I'm sure things have improved slightly, but when I was in, there were a lot of stupid things.... There were radios that weighed 25 pounds (circa Vietnam issue 77 sets)(they had encrypted cell phones, but let's make the guys carry an extra 25 pounds in the field anyways), the combat boots they gave us were crap, the rain gear gave us, if you didn't silicone them, didn't work. When we first got to Afghanistan, we had olive drab uniforms, it wasn't until AFTER we were already deployed that we came up with a new digital camo pattern.

    You say we need to step up our military, and although we have come a long way from 20 years ago, there's still a long way to go before it's "stepped up"
    Last edited by sledge007; 11/28/2010 at 08:04 AM.
    Due to the cancellation of the penny, I no longer give 2’ about anything. I may however, give a nickel
  11. #151  
    I'm not saying I blame any Bush administration for anything or everything.
    I'm not the one carrying bombs, so my opinion doesn't really matter.

    I'm saying the guys with bombs do. And you're absolutely right, there were guys with bombs that hated the US before Bush even ran for office. But somehow the hate became more intense during his administration.

    Let's just say the global terrorist threat was "bearable" up until a certain point, even negligible to the larger part of the world, until one day it wasn't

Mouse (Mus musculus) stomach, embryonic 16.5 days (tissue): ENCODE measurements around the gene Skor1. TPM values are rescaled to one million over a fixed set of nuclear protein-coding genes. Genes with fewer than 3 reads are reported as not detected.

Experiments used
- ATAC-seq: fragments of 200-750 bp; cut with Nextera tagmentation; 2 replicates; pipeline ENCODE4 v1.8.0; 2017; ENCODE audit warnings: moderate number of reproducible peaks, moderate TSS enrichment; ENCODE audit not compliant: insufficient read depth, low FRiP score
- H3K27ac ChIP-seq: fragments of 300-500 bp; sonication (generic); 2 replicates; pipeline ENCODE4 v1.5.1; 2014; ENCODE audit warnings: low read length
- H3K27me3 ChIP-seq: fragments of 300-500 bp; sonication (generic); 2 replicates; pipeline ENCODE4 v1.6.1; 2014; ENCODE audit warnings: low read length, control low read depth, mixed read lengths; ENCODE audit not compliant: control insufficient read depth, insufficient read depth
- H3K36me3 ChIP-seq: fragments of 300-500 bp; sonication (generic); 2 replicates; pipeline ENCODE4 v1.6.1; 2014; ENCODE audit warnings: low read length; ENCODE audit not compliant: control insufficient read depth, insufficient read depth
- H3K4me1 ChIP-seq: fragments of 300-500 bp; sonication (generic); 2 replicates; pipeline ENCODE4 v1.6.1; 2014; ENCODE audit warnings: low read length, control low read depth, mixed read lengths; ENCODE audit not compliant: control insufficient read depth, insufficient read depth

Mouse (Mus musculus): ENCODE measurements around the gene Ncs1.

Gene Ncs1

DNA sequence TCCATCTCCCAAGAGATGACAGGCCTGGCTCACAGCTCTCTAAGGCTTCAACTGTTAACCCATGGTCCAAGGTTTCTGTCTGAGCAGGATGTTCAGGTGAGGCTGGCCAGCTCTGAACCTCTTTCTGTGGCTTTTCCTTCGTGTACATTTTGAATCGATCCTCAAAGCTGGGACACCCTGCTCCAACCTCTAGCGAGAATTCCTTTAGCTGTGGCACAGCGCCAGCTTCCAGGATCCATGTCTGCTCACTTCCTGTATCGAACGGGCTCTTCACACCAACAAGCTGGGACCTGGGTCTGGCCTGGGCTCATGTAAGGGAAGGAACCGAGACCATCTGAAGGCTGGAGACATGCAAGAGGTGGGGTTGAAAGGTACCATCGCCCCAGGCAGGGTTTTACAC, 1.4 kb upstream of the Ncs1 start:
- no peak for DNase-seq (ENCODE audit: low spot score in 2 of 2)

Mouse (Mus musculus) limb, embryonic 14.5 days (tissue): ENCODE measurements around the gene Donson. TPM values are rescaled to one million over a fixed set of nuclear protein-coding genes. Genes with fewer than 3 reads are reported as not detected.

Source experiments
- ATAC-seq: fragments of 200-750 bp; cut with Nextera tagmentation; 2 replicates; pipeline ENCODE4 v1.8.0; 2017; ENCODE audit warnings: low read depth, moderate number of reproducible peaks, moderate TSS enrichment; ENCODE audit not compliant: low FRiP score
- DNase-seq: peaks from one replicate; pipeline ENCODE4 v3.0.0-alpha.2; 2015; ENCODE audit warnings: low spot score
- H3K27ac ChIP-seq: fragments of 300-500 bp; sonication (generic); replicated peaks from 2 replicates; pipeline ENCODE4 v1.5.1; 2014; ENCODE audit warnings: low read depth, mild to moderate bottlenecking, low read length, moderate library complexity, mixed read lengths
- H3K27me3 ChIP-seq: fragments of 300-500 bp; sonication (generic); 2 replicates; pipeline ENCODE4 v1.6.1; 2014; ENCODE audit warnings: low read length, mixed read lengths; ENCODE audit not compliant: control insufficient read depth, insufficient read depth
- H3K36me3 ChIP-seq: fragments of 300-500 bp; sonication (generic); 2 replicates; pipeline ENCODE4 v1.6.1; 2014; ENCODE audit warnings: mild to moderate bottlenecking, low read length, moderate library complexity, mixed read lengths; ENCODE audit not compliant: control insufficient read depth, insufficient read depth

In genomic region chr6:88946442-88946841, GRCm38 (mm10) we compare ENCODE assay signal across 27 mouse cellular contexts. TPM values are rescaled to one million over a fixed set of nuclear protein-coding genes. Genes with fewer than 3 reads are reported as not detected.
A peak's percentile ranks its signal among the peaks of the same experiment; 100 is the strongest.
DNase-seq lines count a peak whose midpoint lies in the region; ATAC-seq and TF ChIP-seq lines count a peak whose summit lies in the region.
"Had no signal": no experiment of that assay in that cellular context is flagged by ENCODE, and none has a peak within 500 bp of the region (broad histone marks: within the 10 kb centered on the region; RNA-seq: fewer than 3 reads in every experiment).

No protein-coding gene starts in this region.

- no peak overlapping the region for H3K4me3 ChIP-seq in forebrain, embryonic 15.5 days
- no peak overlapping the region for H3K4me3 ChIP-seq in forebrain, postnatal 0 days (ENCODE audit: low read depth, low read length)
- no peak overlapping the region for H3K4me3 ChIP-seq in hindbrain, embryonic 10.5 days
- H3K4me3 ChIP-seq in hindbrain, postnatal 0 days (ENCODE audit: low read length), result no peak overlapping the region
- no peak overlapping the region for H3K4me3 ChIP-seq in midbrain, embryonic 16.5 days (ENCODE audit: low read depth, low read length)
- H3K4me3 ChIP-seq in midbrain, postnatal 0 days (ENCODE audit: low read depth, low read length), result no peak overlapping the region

I'm not turning this into the Dem vs Rep thing; not a US citizen (and they all look the same from where I'm standing ) and no expert on the matter. I'm just giving you what some people think and say in Europe, as outstanders.
  12. #152  
    Quote Originally Posted by sledge007 View Post
    Are you forgetting about the earlier Bush administration? USS Cole bombing was 12 October 2000. George Bush Sr. president of the USA 1989-1993. That was years before 9-11.
    He wasn't referring to H W.

    And even if you want to speak about that, it's still much more in-depth than just two presidency's and you're fooling no one, but yourself, if you believe it isn't.

    This has been going on for a long, long time. Much beyond any president of the last generation.


    Taking land away and giving it to the Israelis was probably the first major error for the west.
  13. #153  
    Quote Originally Posted by GuyFromNam View Post
    I'm not saying I blame any Bush administration for anything or everything.
    I'm not the one carrying bombs, so my opinion doesn't really matter.